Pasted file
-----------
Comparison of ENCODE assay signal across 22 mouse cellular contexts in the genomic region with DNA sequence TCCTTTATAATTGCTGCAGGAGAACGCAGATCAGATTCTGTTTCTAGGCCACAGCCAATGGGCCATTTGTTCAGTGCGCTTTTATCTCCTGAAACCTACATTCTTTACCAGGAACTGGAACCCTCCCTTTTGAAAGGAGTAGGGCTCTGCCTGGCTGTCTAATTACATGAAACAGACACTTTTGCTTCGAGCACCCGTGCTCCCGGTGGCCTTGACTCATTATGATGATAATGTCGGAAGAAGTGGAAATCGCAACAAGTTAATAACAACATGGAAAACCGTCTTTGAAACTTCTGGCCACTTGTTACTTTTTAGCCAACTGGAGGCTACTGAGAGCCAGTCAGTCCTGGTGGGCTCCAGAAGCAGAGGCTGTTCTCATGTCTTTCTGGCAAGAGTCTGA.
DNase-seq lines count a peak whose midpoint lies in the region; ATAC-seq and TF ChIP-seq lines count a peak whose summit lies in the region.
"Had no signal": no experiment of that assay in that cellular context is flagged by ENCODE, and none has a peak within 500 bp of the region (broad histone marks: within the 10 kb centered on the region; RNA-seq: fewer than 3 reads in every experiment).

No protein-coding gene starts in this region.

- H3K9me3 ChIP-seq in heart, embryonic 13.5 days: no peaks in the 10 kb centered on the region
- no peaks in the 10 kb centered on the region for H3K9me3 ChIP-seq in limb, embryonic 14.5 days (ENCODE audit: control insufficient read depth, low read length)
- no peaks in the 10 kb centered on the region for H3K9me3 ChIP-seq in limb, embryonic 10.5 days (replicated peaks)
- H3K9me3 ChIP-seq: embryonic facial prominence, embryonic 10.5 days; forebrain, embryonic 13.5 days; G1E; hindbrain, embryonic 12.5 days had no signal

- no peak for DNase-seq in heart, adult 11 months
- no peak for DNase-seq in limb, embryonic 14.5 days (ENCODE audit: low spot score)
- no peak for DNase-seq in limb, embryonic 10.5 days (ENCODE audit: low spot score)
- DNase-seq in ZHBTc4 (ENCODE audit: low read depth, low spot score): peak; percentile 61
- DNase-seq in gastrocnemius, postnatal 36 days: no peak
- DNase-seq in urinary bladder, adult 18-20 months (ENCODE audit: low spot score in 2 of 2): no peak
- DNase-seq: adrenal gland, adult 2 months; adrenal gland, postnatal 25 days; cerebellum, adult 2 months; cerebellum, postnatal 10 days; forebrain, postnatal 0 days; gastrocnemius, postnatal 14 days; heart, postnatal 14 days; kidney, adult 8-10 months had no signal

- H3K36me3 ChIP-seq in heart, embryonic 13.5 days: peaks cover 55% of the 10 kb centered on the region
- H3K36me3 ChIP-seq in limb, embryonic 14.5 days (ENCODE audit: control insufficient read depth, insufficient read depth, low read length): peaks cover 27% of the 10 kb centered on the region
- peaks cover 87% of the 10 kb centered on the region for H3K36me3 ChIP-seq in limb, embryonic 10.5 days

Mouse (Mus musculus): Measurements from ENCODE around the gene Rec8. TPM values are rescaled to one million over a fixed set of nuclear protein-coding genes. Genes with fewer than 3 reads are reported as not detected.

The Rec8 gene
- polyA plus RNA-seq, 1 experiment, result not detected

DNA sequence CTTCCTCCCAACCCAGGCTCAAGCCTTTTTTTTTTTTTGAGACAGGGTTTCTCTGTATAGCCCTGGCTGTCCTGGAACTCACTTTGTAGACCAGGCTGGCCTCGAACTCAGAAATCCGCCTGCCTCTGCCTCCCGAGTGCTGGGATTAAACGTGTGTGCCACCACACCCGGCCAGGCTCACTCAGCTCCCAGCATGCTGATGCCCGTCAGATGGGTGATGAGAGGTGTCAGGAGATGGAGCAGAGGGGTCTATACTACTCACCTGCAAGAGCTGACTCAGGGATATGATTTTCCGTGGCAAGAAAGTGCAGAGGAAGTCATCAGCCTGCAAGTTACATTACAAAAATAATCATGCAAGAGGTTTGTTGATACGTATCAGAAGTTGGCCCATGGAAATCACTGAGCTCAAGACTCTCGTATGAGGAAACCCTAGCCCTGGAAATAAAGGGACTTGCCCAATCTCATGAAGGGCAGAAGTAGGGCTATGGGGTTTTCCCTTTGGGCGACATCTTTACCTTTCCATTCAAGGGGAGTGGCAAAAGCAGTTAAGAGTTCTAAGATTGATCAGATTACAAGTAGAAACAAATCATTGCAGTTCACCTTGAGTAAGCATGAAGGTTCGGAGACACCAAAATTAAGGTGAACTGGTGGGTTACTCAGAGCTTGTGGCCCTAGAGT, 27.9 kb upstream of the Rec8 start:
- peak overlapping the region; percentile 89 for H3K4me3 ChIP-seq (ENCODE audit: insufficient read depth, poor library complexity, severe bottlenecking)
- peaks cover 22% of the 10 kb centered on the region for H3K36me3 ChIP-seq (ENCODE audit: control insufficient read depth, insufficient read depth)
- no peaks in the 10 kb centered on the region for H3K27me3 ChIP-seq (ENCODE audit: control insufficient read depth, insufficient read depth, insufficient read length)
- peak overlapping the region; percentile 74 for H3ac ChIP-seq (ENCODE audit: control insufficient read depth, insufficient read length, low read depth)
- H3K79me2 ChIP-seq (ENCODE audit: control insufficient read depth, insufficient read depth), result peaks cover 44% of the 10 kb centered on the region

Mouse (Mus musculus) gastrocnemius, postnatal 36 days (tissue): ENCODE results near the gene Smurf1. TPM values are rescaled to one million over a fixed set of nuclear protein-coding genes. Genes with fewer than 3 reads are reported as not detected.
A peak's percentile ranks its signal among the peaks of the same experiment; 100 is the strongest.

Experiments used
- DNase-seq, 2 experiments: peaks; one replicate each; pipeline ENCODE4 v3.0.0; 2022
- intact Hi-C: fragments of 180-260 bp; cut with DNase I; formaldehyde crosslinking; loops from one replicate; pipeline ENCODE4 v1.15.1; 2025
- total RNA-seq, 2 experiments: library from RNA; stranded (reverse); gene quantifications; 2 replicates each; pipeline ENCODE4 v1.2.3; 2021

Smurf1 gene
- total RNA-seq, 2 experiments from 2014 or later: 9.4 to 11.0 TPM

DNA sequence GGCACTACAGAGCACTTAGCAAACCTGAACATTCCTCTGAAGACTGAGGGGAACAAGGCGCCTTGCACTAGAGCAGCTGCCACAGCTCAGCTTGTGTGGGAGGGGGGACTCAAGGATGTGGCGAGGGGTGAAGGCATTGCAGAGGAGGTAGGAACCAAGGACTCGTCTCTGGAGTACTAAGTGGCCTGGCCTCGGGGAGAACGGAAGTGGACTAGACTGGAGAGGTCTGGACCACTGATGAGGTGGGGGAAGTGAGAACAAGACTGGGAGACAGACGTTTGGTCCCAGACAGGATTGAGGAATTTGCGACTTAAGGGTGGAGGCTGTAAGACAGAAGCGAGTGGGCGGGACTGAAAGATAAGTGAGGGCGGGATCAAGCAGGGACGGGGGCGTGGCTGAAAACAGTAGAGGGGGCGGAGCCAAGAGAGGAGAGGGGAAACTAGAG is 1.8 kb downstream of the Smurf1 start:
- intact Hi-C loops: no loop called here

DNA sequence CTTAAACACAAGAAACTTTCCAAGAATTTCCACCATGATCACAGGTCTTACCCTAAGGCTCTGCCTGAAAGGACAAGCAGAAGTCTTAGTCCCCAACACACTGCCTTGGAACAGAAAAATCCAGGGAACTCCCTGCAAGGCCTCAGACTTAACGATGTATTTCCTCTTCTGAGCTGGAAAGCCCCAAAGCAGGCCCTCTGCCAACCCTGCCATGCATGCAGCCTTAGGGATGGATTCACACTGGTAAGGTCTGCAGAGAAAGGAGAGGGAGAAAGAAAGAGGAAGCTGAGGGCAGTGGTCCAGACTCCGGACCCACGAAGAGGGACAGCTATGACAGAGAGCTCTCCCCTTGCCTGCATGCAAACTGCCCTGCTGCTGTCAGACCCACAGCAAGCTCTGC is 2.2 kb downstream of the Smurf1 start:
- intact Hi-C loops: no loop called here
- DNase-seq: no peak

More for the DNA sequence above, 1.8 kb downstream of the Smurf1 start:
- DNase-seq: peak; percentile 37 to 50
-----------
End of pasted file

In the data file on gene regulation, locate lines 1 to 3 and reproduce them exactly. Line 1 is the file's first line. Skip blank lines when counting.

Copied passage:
Comparison of ENCODE assay signal across 22 mouse cellular contexts in the genomic region with DNA sequence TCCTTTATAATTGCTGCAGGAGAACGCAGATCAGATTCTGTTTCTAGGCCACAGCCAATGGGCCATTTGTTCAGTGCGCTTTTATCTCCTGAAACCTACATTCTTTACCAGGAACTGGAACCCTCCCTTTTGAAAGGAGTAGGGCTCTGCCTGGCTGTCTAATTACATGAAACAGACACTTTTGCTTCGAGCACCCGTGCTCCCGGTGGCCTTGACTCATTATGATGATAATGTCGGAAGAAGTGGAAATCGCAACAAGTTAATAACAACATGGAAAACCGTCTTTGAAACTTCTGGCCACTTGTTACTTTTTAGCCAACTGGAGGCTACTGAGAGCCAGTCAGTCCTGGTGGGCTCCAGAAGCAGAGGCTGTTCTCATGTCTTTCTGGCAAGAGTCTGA.
DNase-seq lines count a peak whose midpoint lies in the region; ATAC-seq and TF ChIP-seq lines count a peak whose summit lies in the region.
"Had no signal": no experiment of that assay in that cellular context is flagged by ENCODE, and none has a peak within 500 bp of the region (broad histone marks: within the 10 kb centered on the region; RNA-seq: fewer than 3 reads in every experiment).